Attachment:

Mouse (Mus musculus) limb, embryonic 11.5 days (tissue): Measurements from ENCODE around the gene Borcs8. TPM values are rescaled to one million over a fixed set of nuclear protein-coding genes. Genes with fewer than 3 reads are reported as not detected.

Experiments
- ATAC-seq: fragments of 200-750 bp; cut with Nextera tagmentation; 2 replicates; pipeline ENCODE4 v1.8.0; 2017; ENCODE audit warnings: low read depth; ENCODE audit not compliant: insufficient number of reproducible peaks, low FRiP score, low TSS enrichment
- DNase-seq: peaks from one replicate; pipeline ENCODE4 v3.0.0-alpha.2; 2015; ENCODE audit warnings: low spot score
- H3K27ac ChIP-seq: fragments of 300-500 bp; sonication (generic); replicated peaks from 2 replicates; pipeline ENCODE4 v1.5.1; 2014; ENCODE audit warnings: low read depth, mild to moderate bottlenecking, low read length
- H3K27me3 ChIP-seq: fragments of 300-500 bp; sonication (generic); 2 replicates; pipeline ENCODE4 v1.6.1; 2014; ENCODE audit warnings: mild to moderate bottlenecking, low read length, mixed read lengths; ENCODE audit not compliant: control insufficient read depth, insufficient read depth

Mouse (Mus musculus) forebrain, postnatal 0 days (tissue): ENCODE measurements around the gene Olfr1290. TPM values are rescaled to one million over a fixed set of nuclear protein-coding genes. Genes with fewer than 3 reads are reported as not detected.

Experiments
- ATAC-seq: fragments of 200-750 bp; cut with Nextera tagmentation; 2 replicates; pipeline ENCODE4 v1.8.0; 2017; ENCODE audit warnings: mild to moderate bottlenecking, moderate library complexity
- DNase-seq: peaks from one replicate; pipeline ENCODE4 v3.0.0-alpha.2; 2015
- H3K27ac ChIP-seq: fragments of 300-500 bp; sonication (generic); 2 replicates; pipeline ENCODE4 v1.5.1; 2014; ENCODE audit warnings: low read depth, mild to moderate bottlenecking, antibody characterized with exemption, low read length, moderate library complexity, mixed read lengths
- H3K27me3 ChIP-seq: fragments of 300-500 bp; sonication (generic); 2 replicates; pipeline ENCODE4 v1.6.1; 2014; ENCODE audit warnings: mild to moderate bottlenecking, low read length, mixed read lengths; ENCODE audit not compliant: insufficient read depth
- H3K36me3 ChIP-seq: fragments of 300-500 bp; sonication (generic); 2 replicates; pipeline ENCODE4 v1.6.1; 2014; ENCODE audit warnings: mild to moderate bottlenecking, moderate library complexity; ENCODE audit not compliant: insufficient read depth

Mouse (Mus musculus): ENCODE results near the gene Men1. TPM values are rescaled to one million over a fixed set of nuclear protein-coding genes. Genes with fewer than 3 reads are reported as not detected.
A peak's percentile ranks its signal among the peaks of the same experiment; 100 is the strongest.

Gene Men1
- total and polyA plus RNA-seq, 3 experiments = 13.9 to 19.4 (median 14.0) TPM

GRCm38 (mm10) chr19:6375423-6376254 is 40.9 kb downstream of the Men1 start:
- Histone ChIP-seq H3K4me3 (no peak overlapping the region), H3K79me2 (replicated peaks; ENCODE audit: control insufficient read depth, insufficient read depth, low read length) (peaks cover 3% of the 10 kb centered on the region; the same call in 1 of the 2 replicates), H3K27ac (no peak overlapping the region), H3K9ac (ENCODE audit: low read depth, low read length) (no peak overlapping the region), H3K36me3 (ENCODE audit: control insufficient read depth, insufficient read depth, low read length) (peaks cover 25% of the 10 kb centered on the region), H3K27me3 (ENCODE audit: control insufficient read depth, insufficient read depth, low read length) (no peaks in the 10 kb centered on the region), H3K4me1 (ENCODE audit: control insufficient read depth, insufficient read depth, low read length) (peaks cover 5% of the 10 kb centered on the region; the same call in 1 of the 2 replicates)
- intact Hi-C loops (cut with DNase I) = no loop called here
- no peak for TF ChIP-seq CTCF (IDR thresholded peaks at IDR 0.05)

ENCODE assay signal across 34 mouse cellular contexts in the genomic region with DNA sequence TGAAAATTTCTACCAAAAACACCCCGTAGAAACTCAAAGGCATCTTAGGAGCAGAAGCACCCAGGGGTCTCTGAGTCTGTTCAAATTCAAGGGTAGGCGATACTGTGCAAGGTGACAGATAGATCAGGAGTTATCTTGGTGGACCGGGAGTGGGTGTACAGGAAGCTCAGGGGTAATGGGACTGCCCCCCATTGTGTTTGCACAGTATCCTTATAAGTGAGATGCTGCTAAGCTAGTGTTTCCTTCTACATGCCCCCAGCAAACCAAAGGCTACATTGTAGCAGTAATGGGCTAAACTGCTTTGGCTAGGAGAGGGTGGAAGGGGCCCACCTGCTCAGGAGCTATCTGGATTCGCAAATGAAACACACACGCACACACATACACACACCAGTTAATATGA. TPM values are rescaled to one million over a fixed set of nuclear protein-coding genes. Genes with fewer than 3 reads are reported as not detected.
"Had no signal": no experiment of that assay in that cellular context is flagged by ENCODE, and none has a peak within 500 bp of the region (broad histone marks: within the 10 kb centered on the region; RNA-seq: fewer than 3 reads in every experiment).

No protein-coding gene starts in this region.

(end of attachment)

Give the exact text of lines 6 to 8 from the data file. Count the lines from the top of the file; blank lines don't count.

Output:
- H3K27me3 ChIP-seq: fragments of 300-500 bp; sonication (generic); 2 replicates; pipeline ENCODE4 v1.6.1; 2014; ENCODE audit warnings: mild to moderate bottlenecking, low read length, mixed read lengths; ENCODE audit not compliant: control insufficient read depth, insufficient read depth

Mouse (Mus musculus) forebrain, postnatal 0 days (tissue): ENCODE measurements around the gene Olfr1290. TPM values are rescaled to one million over a fixed set of nuclear protein-coding genes. Genes with fewer than 3 reads are reported as not detected.

Experiments